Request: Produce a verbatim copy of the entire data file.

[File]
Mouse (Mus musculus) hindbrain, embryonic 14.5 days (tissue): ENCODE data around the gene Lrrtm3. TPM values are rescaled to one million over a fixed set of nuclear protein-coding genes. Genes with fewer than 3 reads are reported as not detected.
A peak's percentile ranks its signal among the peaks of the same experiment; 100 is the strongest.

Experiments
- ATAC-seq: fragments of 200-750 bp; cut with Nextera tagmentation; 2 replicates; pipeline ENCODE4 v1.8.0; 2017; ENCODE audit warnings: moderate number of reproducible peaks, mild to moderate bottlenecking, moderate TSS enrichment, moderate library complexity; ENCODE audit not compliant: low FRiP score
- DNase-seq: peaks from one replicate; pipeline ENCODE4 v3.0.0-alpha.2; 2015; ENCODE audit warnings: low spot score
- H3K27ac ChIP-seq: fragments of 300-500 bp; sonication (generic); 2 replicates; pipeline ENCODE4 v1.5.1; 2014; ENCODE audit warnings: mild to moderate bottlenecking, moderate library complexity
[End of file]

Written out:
Mouse (Mus musculus) hindbrain, embryonic 14.5 days (tissue): ENCODE data around the gene Lrrtm3. TPM values are rescaled to one million over a fixed set of nuclear protein-coding genes. Genes with fewer than 3 reads are reported as not detected.
A peak's percentile ranks its signal among the peaks of the same experiment; 100 is the strongest.

Experiments
- ATAC-seq: fragments of 200-750 bp; cut with Nextera tagmentation; 2 replicates; pipeline ENCODE4 v1.8.0; 2017; ENCODE audit warnings: moderate number of reproducible peaks, mild to moderate bottlenecking, moderate TSS enrichment, moderate library complexity; ENCODE audit not compliant: low FRiP score
- DNase-seq: peaks from one replicate; pipeline ENCODE4 v3.0.0-alpha.2; 2015; ENCODE audit warnings: low spot score
- H3K27ac ChIP-seq: fragments of 300-500 bp; sonication (generic); 2 replicates; pipeline ENCODE4 v1.5.1; 2014; ENCODE audit warnings: mild to moderate bottlenecking, moderate library complexity